I had been training seriously for 22 years before I began walking with Heavy Hands in 1982 at age 38.   I was 13% body fat with a resting heart rate of 48. Within a couple of years, I was 5-7% body fat with a resting heart rate of 35. Injury free.

Aerobic Exercise is the Best

The best conditioned athletes in the world are cross country skiers. How do we know that? Cross country skiers have the highest O2 or oxygen-uptake in the world. The more oxygen your body can use, the better shape you are in. World class cross country skiers have O2 uptakes in the high 90’s. The average person is in the low 20’s. When you do full-body aerobic exercise, you burn a tremendous number of calories. If you stay in the aerobic range (meaning you can continue to breathe comfortably through your nose), then you are burning body fat like crazy. (Anytime you are puffing and panting, you are not burning fat. You are burning sugar and muscle. It takes a surplus of oxygen to burn far.)

The lower your resting heart rate, the bigger and stronger your heart is. The bigger and strong your heart, the more energy and endurance and stamina you have.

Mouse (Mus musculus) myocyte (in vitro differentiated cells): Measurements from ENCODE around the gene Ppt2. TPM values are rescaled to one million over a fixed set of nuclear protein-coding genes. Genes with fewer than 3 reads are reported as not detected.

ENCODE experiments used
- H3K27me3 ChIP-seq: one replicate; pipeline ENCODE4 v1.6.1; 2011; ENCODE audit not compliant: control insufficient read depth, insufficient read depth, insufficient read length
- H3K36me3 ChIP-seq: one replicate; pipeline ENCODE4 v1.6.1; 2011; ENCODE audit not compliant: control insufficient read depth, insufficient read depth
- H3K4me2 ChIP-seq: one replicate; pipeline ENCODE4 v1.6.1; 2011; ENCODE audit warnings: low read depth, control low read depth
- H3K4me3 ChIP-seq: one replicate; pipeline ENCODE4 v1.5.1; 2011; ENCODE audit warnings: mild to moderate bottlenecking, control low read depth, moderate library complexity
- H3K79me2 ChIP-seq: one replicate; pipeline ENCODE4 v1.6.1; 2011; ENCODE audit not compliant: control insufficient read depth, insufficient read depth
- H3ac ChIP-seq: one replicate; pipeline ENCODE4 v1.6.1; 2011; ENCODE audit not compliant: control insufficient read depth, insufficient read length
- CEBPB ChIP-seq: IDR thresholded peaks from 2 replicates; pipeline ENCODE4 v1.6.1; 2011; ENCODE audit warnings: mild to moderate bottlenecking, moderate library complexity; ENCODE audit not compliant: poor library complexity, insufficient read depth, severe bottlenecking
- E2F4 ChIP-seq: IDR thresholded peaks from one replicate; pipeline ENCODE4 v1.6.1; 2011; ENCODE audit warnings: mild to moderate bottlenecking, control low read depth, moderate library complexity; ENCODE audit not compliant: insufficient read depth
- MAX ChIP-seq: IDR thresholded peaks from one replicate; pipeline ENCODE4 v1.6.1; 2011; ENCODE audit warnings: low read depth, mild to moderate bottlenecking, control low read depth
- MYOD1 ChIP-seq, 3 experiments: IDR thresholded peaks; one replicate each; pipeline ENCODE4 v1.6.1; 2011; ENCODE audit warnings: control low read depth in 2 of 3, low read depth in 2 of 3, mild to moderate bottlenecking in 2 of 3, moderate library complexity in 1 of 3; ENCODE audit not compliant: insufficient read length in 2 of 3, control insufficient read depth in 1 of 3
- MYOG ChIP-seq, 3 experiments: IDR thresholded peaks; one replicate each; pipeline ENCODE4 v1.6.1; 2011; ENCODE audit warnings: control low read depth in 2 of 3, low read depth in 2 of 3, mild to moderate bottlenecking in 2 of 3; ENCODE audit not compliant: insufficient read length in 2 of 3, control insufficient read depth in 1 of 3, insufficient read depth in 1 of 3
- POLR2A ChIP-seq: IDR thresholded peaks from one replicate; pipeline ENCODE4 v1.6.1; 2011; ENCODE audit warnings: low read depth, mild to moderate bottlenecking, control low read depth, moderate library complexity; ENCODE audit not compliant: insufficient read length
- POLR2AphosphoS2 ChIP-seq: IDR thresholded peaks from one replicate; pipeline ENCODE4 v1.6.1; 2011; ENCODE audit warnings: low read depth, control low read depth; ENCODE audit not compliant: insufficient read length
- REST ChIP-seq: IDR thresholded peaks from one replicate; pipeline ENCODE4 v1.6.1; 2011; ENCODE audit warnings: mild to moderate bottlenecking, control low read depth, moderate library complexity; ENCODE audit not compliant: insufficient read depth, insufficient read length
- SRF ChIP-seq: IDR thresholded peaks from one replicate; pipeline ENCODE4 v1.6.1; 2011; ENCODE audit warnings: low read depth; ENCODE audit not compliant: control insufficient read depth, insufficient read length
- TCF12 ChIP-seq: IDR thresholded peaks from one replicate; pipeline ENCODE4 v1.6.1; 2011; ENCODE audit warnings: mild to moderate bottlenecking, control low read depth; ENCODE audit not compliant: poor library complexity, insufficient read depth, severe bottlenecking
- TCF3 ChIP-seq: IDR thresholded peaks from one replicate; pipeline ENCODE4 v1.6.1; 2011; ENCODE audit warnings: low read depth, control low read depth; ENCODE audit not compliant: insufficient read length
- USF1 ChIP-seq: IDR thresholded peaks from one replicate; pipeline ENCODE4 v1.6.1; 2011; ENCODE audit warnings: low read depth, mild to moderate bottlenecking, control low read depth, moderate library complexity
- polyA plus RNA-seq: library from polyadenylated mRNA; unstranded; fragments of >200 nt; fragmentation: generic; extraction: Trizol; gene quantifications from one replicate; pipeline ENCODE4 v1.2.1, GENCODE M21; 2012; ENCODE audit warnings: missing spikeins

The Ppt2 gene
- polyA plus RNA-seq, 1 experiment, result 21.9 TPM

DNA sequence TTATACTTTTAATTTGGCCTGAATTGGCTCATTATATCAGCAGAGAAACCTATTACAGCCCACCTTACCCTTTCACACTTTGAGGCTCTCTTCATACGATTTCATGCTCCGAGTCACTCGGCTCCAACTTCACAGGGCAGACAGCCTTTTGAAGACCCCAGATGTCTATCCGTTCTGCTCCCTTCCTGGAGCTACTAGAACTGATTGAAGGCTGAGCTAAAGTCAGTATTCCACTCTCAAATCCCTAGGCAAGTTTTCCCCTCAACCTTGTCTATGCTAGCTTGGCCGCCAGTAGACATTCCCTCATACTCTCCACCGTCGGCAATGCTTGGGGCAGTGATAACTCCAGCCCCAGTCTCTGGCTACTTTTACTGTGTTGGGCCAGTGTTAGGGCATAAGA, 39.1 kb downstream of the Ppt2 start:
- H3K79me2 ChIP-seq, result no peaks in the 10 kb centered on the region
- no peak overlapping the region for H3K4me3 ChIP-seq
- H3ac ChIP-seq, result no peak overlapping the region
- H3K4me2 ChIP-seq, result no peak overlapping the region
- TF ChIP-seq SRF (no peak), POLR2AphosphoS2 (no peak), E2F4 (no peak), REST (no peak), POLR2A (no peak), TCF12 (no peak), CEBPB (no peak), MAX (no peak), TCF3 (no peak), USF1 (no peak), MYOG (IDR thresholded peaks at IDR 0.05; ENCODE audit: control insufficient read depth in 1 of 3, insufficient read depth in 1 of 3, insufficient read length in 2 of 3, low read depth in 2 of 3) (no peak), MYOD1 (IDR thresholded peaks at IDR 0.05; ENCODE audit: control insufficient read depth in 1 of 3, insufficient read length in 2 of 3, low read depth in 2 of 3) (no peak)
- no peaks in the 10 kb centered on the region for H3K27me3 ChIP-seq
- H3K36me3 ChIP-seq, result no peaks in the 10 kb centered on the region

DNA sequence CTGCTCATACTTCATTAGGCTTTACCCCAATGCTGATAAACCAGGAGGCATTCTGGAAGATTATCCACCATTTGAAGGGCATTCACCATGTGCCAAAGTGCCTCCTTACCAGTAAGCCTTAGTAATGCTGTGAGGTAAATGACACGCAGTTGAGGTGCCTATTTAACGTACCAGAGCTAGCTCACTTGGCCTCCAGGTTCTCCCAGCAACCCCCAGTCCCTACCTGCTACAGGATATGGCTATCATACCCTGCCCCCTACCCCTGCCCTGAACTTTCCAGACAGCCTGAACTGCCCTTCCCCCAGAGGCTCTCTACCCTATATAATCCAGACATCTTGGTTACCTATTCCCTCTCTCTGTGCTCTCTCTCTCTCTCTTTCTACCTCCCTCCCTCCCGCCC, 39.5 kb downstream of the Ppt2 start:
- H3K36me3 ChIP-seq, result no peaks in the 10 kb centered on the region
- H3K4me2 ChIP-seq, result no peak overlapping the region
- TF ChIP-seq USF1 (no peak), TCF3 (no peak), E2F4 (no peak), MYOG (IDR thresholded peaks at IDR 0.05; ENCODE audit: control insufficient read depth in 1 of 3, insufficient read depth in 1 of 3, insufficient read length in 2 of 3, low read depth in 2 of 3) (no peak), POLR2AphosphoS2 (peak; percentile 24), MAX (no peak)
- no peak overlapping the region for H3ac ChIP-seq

A full-body aerobic exercise like walking with Heavy Hands will strengthen your entire body including your back, your shoulders and your core. Your whole body will be lean and toned. You will look great at the pool, the lake or the beach.

Aerobic Exercise and Your Brain

We have 2 brains: our right brain and our left brain. They are connected by the corpus callosum. When we do full-body aerobic exercise, it accelerates the transfer of information between the 2 halves of our brain: your will literally think faster. And your memory will be sharper.  

And walking with Heavy Hands is practical. You can walk around your neighborhood. You can walk on a treadmill. You can walk around your living room while you watch your grand kids. Walk for 30 to 45 minutes pumping light dumbbells starting with just one pound in each hand. Go for a Heavy Hands walk 3 to 5 times per week.  

I was born in 1944. Walking with Heavy Hands is still my core exercise. With walking with Heavy Hands as my only method of training, I have done Mt. Whitney 3 times – the tallest mountain in the contiguous 48 states. That’s a 22 mile hike climbing from 8,300 feet to 14,500 feet. The second time I did it in 9 hours round trip. I was 49. I did the Grand Canyon rim to rim in my 50’s. That is 24 miles one way. It is about 4,780 feet from the South Rim to the Colorado River. It is about 5,734 feet from the Colorado to the North Rim. I was 72 the last time I did the South Rim to the Colorado River and back up to the South Rim in one day. That’s 9.5 miles down and 9.5 miles back up.

Stand up straight. Keep your world big. Never retire. As the great Duke Ellington said: “Retire to what?”

Thanks for listening. I will share the full Heavy Hands walking process next time.

I appreciate your business.